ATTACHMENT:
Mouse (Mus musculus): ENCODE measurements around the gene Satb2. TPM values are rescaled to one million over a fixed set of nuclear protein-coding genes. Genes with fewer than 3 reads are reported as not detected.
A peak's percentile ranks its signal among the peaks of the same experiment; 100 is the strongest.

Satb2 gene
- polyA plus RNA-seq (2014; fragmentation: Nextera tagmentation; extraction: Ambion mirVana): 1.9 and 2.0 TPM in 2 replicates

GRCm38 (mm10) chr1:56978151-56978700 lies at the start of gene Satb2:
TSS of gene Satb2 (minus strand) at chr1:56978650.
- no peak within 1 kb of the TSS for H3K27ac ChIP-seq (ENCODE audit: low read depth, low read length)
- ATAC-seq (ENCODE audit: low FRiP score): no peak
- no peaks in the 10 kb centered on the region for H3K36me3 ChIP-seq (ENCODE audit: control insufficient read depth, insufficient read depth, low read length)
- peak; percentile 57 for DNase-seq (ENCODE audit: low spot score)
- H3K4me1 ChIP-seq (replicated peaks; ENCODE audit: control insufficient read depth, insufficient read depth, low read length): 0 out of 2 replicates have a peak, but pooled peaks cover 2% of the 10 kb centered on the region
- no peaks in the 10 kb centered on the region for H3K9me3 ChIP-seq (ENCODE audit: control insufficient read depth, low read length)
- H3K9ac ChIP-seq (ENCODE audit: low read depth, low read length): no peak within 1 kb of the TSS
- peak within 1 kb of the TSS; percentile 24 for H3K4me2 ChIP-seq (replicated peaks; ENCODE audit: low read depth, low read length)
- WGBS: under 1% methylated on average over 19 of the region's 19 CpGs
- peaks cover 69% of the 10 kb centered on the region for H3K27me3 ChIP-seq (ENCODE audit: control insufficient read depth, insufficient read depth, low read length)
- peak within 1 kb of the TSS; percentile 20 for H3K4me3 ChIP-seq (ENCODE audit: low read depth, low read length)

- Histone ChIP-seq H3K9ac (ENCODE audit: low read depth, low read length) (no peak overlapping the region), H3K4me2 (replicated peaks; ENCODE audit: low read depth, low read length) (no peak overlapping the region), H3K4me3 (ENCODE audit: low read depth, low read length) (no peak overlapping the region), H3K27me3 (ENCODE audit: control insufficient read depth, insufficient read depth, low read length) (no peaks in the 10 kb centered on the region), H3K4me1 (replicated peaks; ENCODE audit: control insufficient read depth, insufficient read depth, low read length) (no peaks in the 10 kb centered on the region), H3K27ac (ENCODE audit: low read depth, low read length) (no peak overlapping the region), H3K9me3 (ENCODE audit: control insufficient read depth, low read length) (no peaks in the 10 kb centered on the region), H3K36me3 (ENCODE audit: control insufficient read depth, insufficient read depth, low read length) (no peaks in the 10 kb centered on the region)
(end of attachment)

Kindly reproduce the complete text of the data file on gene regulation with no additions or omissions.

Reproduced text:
Mouse (Mus musculus): ENCODE measurements around the gene Satb2. TPM values are rescaled to one million over a fixed set of nuclear protein-coding genes. Genes with fewer than 3 reads are reported as not detected.
A peak's percentile ranks its signal among the peaks of the same experiment; 100 is the strongest.

Satb2 gene
- polyA plus RNA-seq (2014; fragmentation: Nextera tagmentation; extraction: Ambion mirVana): 1.9 and 2.0 TPM in 2 replicates

GRCm38 (mm10) chr1:56978151-56978700 lies at the start of gene Satb2:
TSS of gene Satb2 (minus strand) at chr1:56978650.
- no peak within 1 kb of the TSS for H3K27ac ChIP-seq (ENCODE audit: low read depth, low read length)
- ATAC-seq (ENCODE audit: low FRiP score): no peak
- no peaks in the 10 kb centered on the region for H3K36me3 ChIP-seq (ENCODE audit: control insufficient read depth, insufficient read depth, low read length)
- peak; percentile 57 for DNase-seq (ENCODE audit: low spot score)
- H3K4me1 ChIP-seq (replicated peaks; ENCODE audit: control insufficient read depth, insufficient read depth, low read length): 0 out of 2 replicates have a peak, but pooled peaks cover 2% of the 10 kb centered on the region
- no peaks in the 10 kb centered on the region for H3K9me3 ChIP-seq (ENCODE audit: control insufficient read depth, low read length)
- H3K9ac ChIP-seq (ENCODE audit: low read depth, low read length): no peak within 1 kb of the TSS
- peak within 1 kb of the TSS; percentile 24 for H3K4me2 ChIP-seq (replicated peaks; ENCODE audit: low read depth, low read length)
- WGBS: under 1% methylated on average over 19 of the region's 19 CpGs
- peaks cover 69% of the 10 kb centered on the region for H3K27me3 ChIP-seq (ENCODE audit: control insufficient read depth, insufficient read depth, low read length)
- peak within 1 kb of the TSS; percentile 20 for H3K4me3 ChIP-seq (ENCODE audit: low read depth, low read length)

- Histone ChIP-seq H3K9ac (ENCODE audit: low read depth, low read length) (no peak overlapping the region), H3K4me2 (replicated peaks; ENCODE audit: low read depth, low read length) (no peak overlapping the region), H3K4me3 (ENCODE audit: low read depth, low read length) (no peak overlapping the region), H3K27me3 (ENCODE audit: control insufficient read depth, insufficient read depth, low read length) (no peaks in the 10 kb centered on the region), H3K4me1 (replicated peaks; ENCODE audit: control insufficient read depth, insufficient read depth, low read length) (no peaks in the 10 kb centered on the region), H3K27ac (ENCODE audit: low read depth, low read length) (no peak overlapping the region), H3K9me3 (ENCODE audit: control insufficient read depth, low read length) (no peaks in the 10 kb centered on the region), H3K36me3 (ENCODE audit: control insufficient read depth, insufficient read depth, low read length) (no peaks in the 10 kb centered on the region)